The No Kid Hungry 2015 Hunger in Our Schools report is out. The verdict? Hunger is still all around us. And most often, hunger starts at breakfast. The report notes that more than three quarters (76 percent) of educators said that their students come to school hungry. In fact, every day, educators and administrators across the United States work with students who can’t learn because of hunger.
But what if there’s a solution?
Participation in school breakfast programs does more than reduce student hunger; research shows that improved nutrition, including daily breakfast, and increased physical activity can lead to improved academic performance. Students who eat breakfast tend to…
- Have improved test scores
- Exhibit better behavior
- Visit the clinic/school nurse less often
- Have better overall attendance
- Meet more of their nutrient needs
- Have more favorable weight-related outcomes (e.g. lower BMI, lower waist circumference, lesser likelihood of being chronically obese) in the short and long term compared to those who skip breakfast
- Start the day ready to learn!
Low-fat and fat-free milk remain a core component of the school meal program. When compared to other drinks, milk is the single largest contributor of beneficial nutrients in kids’ diets. Milk is the number one food source of calcium, potassium and vitamin D in children’s diets.
According to the 2015 Hunger in Our Schools report, a majority of educators (59 percent) say “a lot or most” of their students rely on school meals as their primary source of nutrition. Connecting kids to programs such as school breakfast helps ensure they get the healthy food they need to learn and grow.
But just offering breakfast is not enough. A recent report released by the Food Research and Action center (FRAC) revealed that of those Colorado students currently participating in school lunch, only 50 percent also participate in school breakfast. Of the Montana students who participate in school lunch, only 45 percent participate in school breakfast. That number is right around 40 percent for Wyoming students. Whether low participation is due to the stigma associated with eating breakfast in the cafeteria or for reasons of timing, the problem is usually tied back to the way that breakfast is served in many schools. Alternative breakfast programs (those programs that offer breakfast outside of the cafeteria) provide an answer to this increasing dilemma.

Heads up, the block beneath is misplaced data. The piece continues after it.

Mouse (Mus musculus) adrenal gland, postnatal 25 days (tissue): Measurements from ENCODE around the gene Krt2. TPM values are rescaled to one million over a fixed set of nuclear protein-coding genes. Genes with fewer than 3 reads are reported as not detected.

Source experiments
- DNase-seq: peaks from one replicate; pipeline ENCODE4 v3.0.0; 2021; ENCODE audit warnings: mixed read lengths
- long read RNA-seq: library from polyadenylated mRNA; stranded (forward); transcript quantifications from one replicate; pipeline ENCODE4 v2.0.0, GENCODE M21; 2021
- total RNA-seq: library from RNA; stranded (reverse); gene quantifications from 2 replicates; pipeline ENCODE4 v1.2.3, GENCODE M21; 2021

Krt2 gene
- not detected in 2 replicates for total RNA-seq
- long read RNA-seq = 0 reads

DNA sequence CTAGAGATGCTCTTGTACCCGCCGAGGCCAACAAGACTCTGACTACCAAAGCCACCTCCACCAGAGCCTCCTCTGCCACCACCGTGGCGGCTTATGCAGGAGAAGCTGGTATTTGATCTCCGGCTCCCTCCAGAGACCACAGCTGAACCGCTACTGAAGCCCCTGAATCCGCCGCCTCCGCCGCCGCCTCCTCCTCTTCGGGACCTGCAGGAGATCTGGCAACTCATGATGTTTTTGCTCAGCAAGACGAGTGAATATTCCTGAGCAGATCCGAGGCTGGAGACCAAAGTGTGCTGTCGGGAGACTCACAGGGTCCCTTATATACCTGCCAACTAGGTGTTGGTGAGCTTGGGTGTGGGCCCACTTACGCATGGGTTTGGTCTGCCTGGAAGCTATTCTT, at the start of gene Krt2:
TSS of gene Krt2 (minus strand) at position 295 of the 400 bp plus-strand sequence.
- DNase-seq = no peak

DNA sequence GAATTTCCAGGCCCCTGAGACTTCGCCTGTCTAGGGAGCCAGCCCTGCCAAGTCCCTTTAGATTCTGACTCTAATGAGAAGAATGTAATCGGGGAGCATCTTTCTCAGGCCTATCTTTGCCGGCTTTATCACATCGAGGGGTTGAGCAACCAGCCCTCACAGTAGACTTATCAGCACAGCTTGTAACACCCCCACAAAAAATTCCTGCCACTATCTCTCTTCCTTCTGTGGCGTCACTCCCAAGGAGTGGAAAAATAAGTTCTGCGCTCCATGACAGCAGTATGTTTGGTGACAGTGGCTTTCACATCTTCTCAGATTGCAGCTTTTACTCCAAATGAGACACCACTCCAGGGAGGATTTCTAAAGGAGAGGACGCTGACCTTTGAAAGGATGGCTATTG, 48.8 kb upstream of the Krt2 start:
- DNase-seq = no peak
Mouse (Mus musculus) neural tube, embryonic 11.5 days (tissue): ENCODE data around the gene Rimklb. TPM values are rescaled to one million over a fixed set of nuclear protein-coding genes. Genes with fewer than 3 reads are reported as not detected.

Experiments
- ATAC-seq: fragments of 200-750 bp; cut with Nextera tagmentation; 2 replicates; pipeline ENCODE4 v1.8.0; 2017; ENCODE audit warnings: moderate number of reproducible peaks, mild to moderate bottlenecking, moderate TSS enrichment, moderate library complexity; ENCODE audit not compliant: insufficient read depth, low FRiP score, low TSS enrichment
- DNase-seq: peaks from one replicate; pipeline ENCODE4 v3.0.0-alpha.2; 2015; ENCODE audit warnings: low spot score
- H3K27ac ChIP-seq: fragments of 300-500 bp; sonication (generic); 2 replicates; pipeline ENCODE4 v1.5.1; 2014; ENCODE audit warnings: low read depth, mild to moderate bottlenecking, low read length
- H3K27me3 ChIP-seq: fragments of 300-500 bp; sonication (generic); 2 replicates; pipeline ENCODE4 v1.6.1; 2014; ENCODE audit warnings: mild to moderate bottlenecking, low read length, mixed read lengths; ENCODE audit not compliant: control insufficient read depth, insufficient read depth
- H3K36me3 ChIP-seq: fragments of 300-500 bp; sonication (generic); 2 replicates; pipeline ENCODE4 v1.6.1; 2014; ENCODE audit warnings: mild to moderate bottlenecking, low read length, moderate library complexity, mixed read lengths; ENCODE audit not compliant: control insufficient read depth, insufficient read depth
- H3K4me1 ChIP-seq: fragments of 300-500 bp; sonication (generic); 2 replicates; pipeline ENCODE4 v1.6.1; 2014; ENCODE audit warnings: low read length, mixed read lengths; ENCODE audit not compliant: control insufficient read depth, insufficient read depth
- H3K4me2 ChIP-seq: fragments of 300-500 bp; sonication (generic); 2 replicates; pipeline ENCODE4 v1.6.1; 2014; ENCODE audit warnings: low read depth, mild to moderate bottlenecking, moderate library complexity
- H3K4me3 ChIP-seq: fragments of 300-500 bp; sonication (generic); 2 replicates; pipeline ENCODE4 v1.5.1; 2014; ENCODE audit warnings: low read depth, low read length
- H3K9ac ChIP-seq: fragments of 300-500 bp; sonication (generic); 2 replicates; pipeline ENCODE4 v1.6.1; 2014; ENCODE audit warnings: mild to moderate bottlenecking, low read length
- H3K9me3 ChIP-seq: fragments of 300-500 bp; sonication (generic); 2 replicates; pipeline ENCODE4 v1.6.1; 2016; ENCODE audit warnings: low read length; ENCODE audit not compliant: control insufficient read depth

Can you play a role in the solution?
Be a champion for breakfast by advocating for the following alternative breakfast programs if one is not already in place in your school…
- Breakfast in the Classroom – delivered to each classroom for all students to enjoy during attendance, morning announcements, and warm-up exercises
- Grab-N-Go Breakfast – served from carts located throughout the school hallways and near entrances for easy access to students as they head to class
- Breakfast on the Bus – a Grab-N-Go breakfast is offered to students as they load the bus
- Breakfast after 1st period – often utilized at the secondary level to appeal to students who might not be hungry first thing in the morning.
Help Western Dairy Association Fuel Greatness. Through March 20th, share your photos of students, teachers or parents enjoying school breakfast and tag Western Dairy on Instagram or Twitter (@westerndairy) for a chance to win great prizes!